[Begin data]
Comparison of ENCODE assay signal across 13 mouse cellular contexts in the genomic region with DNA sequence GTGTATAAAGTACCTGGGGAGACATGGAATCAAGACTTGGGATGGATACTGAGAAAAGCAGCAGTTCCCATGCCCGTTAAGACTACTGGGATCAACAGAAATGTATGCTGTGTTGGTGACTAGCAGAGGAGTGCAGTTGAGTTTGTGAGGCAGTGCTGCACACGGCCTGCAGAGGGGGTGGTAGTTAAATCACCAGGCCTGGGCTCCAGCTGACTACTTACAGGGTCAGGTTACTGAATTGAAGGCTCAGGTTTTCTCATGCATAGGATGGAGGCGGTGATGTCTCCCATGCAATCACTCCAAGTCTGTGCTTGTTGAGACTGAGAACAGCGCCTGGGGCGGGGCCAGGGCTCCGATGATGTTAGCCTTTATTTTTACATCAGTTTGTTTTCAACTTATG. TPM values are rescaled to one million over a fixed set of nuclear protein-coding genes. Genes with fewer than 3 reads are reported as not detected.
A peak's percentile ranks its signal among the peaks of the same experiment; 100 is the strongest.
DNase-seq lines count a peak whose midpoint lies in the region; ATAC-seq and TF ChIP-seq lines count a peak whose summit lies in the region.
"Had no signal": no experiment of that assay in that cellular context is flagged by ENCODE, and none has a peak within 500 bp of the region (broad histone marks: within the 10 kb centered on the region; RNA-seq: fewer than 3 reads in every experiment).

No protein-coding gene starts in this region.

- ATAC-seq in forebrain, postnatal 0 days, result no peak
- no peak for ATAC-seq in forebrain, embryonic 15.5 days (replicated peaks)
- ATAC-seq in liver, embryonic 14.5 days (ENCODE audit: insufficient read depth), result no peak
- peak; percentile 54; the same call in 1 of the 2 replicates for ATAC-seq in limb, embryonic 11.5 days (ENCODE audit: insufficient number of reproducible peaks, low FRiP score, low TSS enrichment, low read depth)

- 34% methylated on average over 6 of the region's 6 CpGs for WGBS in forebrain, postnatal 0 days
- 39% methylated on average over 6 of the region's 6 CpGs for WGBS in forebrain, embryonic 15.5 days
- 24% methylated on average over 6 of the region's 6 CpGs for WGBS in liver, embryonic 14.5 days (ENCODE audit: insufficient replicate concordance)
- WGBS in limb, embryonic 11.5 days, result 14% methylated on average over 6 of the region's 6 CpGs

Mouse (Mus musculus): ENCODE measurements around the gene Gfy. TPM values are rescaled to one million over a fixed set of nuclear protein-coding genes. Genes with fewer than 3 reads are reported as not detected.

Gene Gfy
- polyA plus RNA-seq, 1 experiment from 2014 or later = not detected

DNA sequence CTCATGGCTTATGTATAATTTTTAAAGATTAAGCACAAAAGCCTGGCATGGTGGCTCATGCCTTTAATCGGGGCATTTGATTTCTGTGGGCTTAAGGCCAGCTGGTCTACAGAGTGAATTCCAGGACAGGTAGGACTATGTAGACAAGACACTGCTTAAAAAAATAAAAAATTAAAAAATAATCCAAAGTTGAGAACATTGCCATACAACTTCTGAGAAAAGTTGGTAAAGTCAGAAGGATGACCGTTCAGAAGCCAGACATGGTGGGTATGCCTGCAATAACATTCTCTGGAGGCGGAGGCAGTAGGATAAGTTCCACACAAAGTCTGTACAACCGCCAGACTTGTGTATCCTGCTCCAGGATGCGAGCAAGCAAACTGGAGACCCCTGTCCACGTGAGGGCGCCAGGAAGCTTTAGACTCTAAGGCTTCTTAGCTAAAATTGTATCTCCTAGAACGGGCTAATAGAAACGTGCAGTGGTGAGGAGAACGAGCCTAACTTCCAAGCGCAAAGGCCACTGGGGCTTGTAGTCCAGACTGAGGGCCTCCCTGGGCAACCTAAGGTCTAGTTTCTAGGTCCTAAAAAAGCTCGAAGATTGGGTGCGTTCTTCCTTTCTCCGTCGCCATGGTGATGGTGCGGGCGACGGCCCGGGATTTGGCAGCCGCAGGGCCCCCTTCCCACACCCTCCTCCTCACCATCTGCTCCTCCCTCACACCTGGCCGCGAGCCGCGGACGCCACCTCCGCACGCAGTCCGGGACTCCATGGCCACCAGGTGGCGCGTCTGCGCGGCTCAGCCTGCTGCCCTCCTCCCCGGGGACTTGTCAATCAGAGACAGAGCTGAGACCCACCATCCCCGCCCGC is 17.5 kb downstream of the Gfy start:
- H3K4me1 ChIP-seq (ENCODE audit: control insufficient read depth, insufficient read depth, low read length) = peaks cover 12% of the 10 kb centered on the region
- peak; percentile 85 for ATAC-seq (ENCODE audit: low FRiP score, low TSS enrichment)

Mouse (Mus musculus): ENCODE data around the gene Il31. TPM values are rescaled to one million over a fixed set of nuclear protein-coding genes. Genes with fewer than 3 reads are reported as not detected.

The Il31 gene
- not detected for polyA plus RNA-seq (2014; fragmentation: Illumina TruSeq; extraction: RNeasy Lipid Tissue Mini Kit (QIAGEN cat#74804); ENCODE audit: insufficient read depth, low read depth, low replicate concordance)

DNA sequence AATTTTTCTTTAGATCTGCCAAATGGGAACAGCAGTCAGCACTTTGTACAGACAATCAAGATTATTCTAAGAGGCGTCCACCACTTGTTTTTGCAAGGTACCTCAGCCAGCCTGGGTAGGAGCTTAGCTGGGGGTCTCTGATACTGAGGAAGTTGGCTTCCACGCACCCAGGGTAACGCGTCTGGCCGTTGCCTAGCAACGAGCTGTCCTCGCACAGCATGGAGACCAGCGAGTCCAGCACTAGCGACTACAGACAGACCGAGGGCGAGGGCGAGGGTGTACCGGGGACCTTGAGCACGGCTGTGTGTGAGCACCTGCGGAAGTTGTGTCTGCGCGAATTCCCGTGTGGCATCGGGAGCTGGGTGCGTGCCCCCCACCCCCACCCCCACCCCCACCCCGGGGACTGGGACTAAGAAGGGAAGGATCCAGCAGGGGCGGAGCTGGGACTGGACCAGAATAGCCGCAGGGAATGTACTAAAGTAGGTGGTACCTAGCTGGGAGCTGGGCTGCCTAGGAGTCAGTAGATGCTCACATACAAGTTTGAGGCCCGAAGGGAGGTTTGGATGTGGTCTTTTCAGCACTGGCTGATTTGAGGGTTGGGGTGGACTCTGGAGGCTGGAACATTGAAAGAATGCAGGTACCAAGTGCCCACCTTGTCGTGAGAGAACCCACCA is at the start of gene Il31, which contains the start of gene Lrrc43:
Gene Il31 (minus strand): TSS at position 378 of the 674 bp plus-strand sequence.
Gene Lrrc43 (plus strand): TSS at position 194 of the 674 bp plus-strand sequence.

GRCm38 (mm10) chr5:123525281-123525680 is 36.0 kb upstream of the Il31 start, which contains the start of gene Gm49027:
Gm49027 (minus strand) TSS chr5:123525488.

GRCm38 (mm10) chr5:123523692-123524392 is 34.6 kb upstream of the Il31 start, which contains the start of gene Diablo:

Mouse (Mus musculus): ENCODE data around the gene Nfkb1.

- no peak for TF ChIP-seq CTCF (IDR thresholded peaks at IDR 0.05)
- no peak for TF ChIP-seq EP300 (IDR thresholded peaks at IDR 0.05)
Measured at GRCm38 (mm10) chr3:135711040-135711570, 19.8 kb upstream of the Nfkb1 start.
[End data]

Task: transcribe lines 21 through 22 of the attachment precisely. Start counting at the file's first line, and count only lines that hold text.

The Il31 gene
- not detected for polyA plus RNA-seq (2014; fragmentation: Illumina TruSeq; extraction: RNeasy Lipid Tissue Mini Kit (QIAGEN cat#74804); ENCODE audit: insufficient read depth, low read depth, low replicate concordance)